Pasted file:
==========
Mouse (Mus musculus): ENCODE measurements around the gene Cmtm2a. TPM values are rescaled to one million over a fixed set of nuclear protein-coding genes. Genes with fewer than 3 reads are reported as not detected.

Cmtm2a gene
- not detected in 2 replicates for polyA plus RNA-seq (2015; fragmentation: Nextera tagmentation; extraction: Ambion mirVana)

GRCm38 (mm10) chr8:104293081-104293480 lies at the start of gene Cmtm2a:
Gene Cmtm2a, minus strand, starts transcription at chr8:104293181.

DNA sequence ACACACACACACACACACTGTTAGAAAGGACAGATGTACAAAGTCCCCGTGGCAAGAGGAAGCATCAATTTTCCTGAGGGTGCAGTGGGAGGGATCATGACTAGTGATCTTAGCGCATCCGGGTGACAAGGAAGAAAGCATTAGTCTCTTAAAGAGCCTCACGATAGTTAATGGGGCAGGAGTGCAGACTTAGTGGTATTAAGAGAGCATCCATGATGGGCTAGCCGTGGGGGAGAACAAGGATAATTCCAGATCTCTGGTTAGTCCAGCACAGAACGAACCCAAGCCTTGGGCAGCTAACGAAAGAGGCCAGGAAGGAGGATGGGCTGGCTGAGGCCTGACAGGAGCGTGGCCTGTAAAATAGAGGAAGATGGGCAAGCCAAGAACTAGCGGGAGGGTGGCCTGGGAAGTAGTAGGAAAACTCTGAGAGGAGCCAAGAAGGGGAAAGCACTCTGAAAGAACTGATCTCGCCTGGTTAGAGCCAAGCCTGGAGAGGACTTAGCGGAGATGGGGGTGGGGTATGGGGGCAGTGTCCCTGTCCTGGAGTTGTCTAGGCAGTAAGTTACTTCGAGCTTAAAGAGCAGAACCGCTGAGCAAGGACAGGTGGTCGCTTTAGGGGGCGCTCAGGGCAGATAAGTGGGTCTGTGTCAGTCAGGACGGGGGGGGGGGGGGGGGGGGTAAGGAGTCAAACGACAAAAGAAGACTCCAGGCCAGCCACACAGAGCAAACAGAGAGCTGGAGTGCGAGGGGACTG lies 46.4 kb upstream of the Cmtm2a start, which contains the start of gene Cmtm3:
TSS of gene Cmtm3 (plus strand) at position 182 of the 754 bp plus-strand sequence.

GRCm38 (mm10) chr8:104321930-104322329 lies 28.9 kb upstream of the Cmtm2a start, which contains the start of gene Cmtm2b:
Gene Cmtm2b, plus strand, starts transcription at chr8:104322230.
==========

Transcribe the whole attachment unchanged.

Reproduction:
Mouse (Mus musculus): ENCODE measurements around the gene Cmtm2a. TPM values are rescaled to one million over a fixed set of nuclear protein-coding genes. Genes with fewer than 3 reads are reported as not detected.

Cmtm2a gene
- not detected in 2 replicates for polyA plus RNA-seq (2015; fragmentation: Nextera tagmentation; extraction: Ambion mirVana)

GRCm38 (mm10) chr8:104293081-104293480 lies at the start of gene Cmtm2a:
Gene Cmtm2a, minus strand, starts transcription at chr8:104293181.

DNA sequence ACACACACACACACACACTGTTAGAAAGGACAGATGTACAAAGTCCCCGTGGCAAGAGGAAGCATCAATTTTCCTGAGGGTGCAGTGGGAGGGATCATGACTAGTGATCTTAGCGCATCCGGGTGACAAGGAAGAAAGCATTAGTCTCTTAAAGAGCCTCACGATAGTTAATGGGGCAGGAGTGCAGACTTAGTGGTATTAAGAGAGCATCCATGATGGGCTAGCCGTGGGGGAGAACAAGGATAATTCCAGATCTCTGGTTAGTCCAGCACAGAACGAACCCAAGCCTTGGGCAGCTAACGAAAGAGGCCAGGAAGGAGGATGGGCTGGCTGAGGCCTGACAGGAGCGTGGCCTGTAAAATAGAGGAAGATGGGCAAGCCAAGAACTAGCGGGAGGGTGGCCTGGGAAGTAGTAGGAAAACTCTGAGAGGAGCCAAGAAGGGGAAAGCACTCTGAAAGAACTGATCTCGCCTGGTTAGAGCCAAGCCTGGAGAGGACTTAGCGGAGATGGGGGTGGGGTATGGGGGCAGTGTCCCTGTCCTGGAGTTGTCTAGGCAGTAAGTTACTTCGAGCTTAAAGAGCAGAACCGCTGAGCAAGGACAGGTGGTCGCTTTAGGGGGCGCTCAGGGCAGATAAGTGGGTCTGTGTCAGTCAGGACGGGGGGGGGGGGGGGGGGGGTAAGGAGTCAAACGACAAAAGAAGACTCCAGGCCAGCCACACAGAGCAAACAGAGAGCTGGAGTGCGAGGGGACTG lies 46.4 kb upstream of the Cmtm2a start, which contains the start of gene Cmtm3:
TSS of gene Cmtm3 (plus strand) at position 182 of the 754 bp plus-strand sequence.

GRCm38 (mm10) chr8:104321930-104322329 lies 28.9 kb upstream of the Cmtm2a start, which contains the start of gene Cmtm2b:
Gene Cmtm2b, plus strand, starts transcription at chr8:104322230.